— Kosciuszko - A Biography • Monica Mary Gardner

... did not think "Karl" knew he was pursued. His conveyance had passed the corner before Lanyard emerged from the side street. There being no reason that Lanyard knew of why the spy should believe himself under suspicion, his haste seemed most probably due to natural ...
— The False Faces • Vance, Louis Joseph

... signs himself Wm. Penn, lately wrote to Mr. Wright, saying he would pay $300 to have this service performed. It is for the conveyance of only one SMALL package; but it has been discovered since, that the removal cannot be so safely effected without taking two larger packages with it. I understand that the three are to be brought to this city and stored in safety, as soon as the forwarding merchant in Philadelphia shall ...
— The Underground Railroad • William Still

... as they are, constitute the favorite mode of conveyance for the better class of New Yorkers. The fare on these lines is ten cents, and is sufficiently high to exclude from them the rougher and dirtier portion of the community, and one meets with more courtesy and ...
— Lights and Shadows of New York Life - or, the Sights and Sensations of the Great City • James D. McCabe

... hearing, which is so delicate that the bodily movement thus caused may be reasonably believed to be very audible indeed to the jack. The wire fences which are now so much used round shrubberies and across parks give a very good illustration of the conveyance of sound. Strung tight by a spanner, the strands of twisted wire resemble a stringed instrument. If you place your hand on one of the wires and get a friend to strike it with his stick, say, thirty or forty yards away, you will distinctly feel it vibrate. If the ear is held close enough you will ...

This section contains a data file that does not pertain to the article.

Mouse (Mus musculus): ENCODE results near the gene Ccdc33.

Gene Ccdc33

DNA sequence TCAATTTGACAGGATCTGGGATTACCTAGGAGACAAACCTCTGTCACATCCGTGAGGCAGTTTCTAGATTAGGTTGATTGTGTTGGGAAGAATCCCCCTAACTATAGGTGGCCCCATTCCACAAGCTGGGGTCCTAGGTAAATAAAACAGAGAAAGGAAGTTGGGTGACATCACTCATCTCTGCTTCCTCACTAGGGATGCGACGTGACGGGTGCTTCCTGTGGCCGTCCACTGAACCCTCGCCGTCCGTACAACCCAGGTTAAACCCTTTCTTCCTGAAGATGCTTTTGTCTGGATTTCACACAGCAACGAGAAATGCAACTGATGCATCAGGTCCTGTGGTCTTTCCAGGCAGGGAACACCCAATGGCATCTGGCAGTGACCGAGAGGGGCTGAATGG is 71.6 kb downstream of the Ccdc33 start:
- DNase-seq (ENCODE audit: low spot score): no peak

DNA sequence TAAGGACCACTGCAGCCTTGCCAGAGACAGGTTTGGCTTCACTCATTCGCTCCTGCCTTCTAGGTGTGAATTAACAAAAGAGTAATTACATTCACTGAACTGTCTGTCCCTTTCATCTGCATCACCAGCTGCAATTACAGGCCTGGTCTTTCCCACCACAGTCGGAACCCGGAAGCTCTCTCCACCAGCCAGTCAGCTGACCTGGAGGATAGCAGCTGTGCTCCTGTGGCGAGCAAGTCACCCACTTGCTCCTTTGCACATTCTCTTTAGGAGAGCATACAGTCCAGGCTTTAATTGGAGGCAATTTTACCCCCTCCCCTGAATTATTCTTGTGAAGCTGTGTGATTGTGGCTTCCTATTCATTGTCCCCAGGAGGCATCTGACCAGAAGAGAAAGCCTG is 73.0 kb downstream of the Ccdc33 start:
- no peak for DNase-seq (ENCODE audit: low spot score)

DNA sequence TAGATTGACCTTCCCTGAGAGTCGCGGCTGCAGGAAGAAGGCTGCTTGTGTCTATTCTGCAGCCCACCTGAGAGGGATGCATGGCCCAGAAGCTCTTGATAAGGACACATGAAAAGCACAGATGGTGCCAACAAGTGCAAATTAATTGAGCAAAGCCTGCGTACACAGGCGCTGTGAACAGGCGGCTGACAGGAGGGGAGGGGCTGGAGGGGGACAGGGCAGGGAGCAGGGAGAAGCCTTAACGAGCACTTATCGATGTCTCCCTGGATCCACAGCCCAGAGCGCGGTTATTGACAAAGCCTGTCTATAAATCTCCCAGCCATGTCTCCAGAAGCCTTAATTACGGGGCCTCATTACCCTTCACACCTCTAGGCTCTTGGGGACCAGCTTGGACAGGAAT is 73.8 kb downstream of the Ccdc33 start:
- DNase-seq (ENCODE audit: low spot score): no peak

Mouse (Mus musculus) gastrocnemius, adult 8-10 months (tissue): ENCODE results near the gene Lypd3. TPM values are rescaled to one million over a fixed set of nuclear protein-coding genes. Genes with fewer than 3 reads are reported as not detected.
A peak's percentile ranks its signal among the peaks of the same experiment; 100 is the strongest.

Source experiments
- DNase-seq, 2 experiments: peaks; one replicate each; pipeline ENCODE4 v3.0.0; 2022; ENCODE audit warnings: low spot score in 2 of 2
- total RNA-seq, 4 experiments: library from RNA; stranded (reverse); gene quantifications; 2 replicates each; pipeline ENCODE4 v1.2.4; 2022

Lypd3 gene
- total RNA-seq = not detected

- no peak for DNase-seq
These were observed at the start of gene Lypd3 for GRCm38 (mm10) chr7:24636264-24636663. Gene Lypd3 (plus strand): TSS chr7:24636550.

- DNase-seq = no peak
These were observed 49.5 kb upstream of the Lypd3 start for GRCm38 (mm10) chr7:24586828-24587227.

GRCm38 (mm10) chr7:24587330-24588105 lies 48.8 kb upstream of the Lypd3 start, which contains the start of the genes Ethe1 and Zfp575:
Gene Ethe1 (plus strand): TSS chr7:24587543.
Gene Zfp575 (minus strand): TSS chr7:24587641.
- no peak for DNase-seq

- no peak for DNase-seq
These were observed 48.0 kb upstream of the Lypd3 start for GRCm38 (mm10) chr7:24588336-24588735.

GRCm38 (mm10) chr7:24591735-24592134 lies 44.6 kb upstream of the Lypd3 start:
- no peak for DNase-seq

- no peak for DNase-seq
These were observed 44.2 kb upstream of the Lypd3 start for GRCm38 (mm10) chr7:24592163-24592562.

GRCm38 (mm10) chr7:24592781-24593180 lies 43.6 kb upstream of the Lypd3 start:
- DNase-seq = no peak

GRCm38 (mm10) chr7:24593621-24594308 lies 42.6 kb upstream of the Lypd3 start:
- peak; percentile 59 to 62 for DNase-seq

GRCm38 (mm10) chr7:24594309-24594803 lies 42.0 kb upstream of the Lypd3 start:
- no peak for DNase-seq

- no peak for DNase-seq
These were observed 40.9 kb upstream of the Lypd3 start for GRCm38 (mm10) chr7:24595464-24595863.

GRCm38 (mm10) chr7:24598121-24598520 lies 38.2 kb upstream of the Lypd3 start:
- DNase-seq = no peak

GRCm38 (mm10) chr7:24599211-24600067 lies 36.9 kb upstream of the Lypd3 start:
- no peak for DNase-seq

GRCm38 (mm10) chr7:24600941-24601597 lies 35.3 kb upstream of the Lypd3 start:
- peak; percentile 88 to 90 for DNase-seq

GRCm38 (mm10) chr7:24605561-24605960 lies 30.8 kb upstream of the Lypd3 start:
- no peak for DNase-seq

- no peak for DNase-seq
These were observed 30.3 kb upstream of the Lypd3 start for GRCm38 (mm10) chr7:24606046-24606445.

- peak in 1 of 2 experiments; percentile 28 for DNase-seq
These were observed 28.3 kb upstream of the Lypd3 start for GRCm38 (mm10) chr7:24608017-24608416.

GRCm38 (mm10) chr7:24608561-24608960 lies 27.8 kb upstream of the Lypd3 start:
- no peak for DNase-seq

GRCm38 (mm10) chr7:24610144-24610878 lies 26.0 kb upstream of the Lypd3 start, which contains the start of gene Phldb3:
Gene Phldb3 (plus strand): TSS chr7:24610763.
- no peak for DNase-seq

— The Life of the Fields • Richard Jefferies

... "In the conveyance of certain ideas to those who contemplate it, the pyramid boasts of prouder significance, and impresses with a hint of still more impenetrable mystery. We seem to gather dim supernatural ideas of the mighty Mother of Nature... that almost two-sexed entity, without a name—She of the ...
— The God-Idea of the Ancients - or Sex in Religion • Eliza Burt Gamble

... long before she expressed a wish that it were possible to land. The Pathfinder was near her at the time, and he assured her that nothing would be easier, as they had a bark canoe on deck, which was the best possible mode of conveyance to go through a surf. After the usual doubts and misgivings, the Sergeant was appealed to; his opinion proved to be favorable, and preparations to carry the whim into effect were ...
— The Pathfinder - The Inland Sea • James Fenimore Cooper

... constantly forwarded in boxes made expressly for them, to Turin, which is about a hundred miles from Genoa, where they arrive fresh and uninjured. An English nobleman indeed, not long since, having a quick conveyance, dispatched a Genoese bouquet to his family in England, who received it in its pristine beauty. Besides being presented by lovers to their affianced brides, they are the gifts of friend to friend on most festive occasions, such as weddings, christenings, birthdays, ...
— The Mirror of Literature, Amusement, and Instruction - Vol. 14, Issue 390, September 19, 1829 • Various

... that, in my second expedition, as it was anticipated that I should require adequate provision for water conveyance, at one stage or other of my journey down the Morumbidgee, I was furnished with a whale-boat, the dimensions of which are given below. She was built by Mr. Egan, the master builder of the dock-yard and a native of the colony, and did great credit to his judgment. She carried two tons and ...
— Two Expeditions into the Interior of Southern Australia, Complete • Charles Sturt